Most of these events can be characterized by their sense of loneliness. If you don’t have friends to join you online, chances are you’ll be doing them solo, with a high score being your only motivation. Actual downhill races against bots are hard to find. Aside from Death Race – a mode where you can take on A.I. controlled boarders – most modes either have you going solo or competing against computer times and scores. It seems odd that a board game would be so light on actual boarder-to-boarder races, especially since the brief ones you do get to compete in are genuinely fun. Also, many of the modes have you going down a track with borders that are sometimes hard to pick out. Often, you may find yourself off the track and not have a way to get back on, so you have to wait from the counter to tick down and restart the event.
What saves Shaun White from being a total fiasco is its presentation and boarding fundamentals. Creative touches – like a load screen that functions as a half-pipe practice area and a mountain that contains an icy bobsled run – show that some great ideas are present. Thanks to the Assassin’s Creed engine, mountains not only look impressive, exhibiting nice detail and an impressive draw distance, but they are truly epic to board down. Not only does it take several minutes to get from the top to the bottom, but the way your boarder reacts to different surfaces – for instance, ice gives you a speed boost, whereas powder slows you down, offering less restricted control – give the game a simulation-like aspect that feels appropriate.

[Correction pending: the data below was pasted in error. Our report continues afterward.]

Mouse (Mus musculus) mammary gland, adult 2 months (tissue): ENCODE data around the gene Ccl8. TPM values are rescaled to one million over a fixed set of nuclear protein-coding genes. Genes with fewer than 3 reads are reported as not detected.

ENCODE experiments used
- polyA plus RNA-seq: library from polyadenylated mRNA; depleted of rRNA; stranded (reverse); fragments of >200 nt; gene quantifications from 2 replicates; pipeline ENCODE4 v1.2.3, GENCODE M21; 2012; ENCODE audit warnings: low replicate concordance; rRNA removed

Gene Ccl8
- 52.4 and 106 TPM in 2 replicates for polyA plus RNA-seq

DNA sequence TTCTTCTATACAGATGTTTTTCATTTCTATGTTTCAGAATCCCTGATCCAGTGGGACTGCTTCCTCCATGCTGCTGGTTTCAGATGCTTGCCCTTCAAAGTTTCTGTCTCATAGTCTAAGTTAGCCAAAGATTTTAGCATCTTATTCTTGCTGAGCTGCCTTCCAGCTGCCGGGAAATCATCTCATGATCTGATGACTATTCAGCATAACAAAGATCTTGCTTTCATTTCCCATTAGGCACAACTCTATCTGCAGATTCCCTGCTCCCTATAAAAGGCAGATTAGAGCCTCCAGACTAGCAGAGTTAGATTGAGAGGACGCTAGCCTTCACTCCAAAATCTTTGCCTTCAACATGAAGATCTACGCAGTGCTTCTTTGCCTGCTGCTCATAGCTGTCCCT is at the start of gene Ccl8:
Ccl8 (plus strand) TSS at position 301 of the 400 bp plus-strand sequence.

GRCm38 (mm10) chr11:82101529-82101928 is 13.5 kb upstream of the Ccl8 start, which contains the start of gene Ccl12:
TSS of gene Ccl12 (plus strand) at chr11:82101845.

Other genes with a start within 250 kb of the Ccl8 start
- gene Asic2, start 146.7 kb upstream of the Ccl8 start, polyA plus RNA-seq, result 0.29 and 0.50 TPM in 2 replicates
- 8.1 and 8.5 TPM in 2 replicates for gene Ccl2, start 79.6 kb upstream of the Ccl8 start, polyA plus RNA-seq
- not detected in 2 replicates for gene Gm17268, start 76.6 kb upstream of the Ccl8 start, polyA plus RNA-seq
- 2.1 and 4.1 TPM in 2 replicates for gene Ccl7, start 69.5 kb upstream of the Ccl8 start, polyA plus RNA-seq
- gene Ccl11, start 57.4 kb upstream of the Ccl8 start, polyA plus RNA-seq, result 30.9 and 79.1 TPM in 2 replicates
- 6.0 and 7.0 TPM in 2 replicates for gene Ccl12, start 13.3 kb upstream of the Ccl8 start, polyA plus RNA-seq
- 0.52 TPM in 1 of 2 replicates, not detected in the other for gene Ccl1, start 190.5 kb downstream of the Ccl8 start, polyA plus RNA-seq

Here were are, eight years since the original SSX, and Shaun White Snowboarding has trouble trumping a PS2 launch title. It’s not a matter of the exhibitive aspects of Shaun White – it has no problem dealing out a decent presentation – it’s the execution. Nearly every potential plus is a minus: the open world is artificial; the supposedly intuitive control scheme is actually counterintuitive; and the event types range from lackluster to merely okay.
RATING OUT OF 5 RATING DESCRIPTION 4.2 Graphics
The Assassin’s Creed engine has been put to good effect: there’s an impressive amount of detail and great draw distance. There is the occasional clipping issue (you can fall through the snow and ski lifts will pass right through you) and the engine seems to have trouble rendering shadows accurately. 2.3 Control
Obviously drawing inspiration from Skate, the stick-only controls go from “that worked pretty well” to “ugh, what the heck just happened?” Pulling off simple moves – like 360s and board grabs – is no problem, but trying to do anything sophisticated is a mess. 3.0 Music / Sound FX / Voice Acting
The character voices range from annoying to serviceable. Your mileage from the licensed soundtrack will vary, but most of the songs are cliché hits from well-known artists and don’t really fit the feel of the game. 2.3 Play Value
Collecting tokens gets monotonous fast. There’s fun to be had exploring the parks, but once that wears thin you’re left with a bunch of “get the high score” modes and not much else. 2.9 Overall Rating – Average
Not an average. See Rating legend above for a final score breakdown.